The Children's Hospital of Philadelphia Opens New Program for Children with Attention and Learning Problems - The Center for Management of ADHD
Philadelphia, Pa., November 15, 1999 - Three to 5 percent of all children have Attention-Deficit/Hyperactivity Disorder (ADHD), making it the most common behavioral disorder in childhood. Symptoms of ADHD include excessive activity, impulsive behavior, difficulty concentrating and socializing, school performance problems, and poor interaction with peers and family. To address this growing problem, The Children's Hospital of Philadelphia has developed the region's largest and most comprehensive center for diagnosing and treating attention and learning problems in children and adolescents - The Center for Management of ADHD.
"The Children's Hospital of Philadelphia is a world leader in pediatric research, and our new multidisciplinary ADHD Center benefits greatly from that commitment, " says Madeline Cleary, vice president of Clinical Resource Management and Family Services at Children's Hospital. "We are dedicated to linking scientific investigation with clinical practice, which can help us better understand ADHD and develop more effective treatments."
Because ADHD is a complex disorder, the Center offers families a unique multidisciplinary approach to diagnosis and treatment, bringing together professionals and resources from developmental pediatrics, neurology, psychiatry and psychology.
"Each child who comes to the Center receives an extensive evaluation. From there, highly individualized strategies and treatments are devised for each child," says Thomas Power, Ph.D., one of the Center's principals and a pediatric school psychologist. "The Center treats children from ages 3 to 18 years. Our staff concentrates on early diagnosis, because timely treatment can help overcome long-term problems, such as low self-esteem, associated with ADHD."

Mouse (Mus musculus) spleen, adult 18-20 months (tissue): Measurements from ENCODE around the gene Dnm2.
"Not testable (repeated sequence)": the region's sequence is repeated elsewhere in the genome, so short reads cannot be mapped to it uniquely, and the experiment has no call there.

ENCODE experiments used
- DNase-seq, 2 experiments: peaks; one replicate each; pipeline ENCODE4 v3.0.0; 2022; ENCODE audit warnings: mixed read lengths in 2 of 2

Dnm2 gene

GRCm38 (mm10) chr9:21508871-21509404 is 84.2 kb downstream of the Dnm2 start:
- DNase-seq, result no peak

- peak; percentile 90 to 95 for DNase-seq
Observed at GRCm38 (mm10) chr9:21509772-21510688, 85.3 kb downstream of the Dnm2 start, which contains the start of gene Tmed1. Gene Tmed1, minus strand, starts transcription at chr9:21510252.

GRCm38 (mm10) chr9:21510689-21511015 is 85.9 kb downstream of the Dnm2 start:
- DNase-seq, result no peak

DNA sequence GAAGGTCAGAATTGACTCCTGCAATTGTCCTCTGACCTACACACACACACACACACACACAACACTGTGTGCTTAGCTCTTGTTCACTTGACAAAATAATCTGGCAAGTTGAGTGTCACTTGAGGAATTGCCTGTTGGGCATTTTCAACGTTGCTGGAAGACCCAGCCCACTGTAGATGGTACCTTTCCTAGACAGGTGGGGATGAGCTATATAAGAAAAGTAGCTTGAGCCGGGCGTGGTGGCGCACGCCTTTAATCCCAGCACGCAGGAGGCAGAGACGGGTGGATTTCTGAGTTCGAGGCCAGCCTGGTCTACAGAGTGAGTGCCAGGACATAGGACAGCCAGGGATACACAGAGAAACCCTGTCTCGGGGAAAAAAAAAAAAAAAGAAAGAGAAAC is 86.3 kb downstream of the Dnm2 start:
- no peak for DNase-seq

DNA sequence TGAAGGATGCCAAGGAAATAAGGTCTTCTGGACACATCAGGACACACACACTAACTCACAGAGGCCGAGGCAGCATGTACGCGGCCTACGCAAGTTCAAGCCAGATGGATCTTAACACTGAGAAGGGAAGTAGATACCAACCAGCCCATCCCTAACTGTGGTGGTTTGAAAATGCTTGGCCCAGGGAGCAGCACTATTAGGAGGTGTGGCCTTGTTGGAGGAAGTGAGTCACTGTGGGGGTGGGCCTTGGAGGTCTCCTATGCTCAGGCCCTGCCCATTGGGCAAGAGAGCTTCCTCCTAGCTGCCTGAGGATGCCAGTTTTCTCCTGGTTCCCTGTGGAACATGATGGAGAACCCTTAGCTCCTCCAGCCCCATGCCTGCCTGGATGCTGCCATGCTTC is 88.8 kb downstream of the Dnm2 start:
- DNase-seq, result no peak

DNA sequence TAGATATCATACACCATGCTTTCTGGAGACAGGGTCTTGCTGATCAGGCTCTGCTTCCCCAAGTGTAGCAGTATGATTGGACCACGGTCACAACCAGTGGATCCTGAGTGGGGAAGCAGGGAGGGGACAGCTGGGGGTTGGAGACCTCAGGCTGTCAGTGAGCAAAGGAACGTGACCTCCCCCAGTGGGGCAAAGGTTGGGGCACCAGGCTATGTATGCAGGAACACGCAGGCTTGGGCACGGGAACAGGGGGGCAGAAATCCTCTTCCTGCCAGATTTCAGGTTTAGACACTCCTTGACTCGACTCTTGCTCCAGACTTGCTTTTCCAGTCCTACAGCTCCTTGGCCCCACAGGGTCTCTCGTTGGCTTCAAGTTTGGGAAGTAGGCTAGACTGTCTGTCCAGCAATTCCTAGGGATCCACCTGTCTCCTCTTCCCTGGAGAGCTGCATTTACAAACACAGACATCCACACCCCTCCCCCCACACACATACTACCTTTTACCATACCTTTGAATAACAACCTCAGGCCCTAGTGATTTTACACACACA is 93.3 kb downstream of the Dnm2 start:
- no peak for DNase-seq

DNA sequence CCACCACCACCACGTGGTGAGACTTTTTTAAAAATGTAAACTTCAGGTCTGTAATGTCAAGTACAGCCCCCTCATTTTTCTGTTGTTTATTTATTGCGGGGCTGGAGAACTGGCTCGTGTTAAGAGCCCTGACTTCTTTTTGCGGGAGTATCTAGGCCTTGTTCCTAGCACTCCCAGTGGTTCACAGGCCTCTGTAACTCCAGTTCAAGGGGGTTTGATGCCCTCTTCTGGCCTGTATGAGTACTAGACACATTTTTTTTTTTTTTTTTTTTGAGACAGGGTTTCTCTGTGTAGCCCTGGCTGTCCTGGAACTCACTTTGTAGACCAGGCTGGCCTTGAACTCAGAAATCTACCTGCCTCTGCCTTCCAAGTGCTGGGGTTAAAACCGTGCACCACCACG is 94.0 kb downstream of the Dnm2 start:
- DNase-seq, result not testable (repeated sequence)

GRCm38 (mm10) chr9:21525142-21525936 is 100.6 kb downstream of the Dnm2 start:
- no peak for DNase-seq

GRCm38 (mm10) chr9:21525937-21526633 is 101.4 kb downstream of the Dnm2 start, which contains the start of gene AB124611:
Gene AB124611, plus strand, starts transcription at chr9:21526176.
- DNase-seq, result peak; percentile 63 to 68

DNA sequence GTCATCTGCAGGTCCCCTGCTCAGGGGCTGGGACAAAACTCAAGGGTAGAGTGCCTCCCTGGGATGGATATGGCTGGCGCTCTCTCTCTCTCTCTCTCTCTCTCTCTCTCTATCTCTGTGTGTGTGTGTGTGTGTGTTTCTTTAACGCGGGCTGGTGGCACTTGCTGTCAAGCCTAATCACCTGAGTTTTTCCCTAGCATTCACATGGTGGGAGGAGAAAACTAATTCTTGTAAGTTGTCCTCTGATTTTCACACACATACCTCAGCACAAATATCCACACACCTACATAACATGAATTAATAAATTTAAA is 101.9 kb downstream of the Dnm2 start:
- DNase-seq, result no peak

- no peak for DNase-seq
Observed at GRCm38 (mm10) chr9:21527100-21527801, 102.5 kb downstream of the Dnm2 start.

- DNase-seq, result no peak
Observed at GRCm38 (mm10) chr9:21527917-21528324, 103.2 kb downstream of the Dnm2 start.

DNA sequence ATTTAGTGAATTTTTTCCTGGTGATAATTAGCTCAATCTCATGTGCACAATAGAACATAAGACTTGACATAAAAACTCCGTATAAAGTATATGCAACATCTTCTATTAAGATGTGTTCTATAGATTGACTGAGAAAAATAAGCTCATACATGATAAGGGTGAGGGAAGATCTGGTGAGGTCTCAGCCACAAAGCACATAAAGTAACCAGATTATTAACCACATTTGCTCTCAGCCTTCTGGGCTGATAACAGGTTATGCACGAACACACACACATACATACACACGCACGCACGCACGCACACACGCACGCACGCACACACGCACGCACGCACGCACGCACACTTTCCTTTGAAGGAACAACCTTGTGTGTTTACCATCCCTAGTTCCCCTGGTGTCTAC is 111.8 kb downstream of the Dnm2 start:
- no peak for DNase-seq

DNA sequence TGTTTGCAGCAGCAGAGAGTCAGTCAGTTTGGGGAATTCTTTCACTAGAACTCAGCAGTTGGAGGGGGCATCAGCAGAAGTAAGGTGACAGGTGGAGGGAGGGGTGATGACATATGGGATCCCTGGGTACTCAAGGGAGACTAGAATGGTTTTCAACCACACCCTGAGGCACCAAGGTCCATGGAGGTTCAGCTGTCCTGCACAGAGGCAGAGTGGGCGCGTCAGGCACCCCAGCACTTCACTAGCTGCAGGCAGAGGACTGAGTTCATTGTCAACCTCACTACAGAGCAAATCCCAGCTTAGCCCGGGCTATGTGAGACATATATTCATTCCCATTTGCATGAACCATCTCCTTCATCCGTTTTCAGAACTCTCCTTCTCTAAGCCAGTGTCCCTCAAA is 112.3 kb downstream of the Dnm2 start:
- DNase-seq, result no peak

The Center offers a comprehensive range of treatments including child and family behavior therapy, school consultation and advocacy, medication management and follow-up, group counseling in behavior change strategies, and group counseling in homework strategies.
The Center also features a number of research initiatives that will benefit children who are currently diagnosed with the disorder as well as children who have yet to be diagnosed. "Researchers at the Center are studying the effects and side effects of new medications, genetic and metabolic contributions, ways of refining diagnostic procedures, and interventions to help students with school and home work," says Marianne Glanzman, M.D., one of the Center's leading developmental pediatricians and researchers.
"We want to reassure physicians, educators and parents that comprehensive, expert diagnosis and treatment for attention and learning problems is within easy reach," says Cleary. "Therefore, the Center provides services throughout the Children's Hospital pediatric network. Families can receive services at the main center, located in Philadelphia at 34th Street and Civic Center Boulevard, but also at the Hospital's conveniently located Specialty Care Centers in Bucks County, Exton, King of Prussia, Princeton, Voorhees and the Atlantic Region."
The Children's Hospital of Philadelphia, the nation's first children's hospital, is a leader in patient care, education and research. This 373-bed multi-specialty hospital provides comprehensive pediatric service, including home care, to children from before birth through age 19. The Children's Hospital of Philadelphia admits more than 16,000 patients, and cares for more than 50,000 emergency and 500,000 patients annually. The Children's Hospital of Philadelphia operates a pediatric healthcare network that also includes The Joseph Stokes, Jr. Research Institute, eight outpatient specialty care centers, four primary care centers, inpatient units at three community hospitals, a poison control center and 28 Kids First physician practices in Pennsylvania, New Jersey and Delaware.
The above story is based on materials provided by The Children's Hospital Of Philadelphia. Note: Materials may be edited for content and length.
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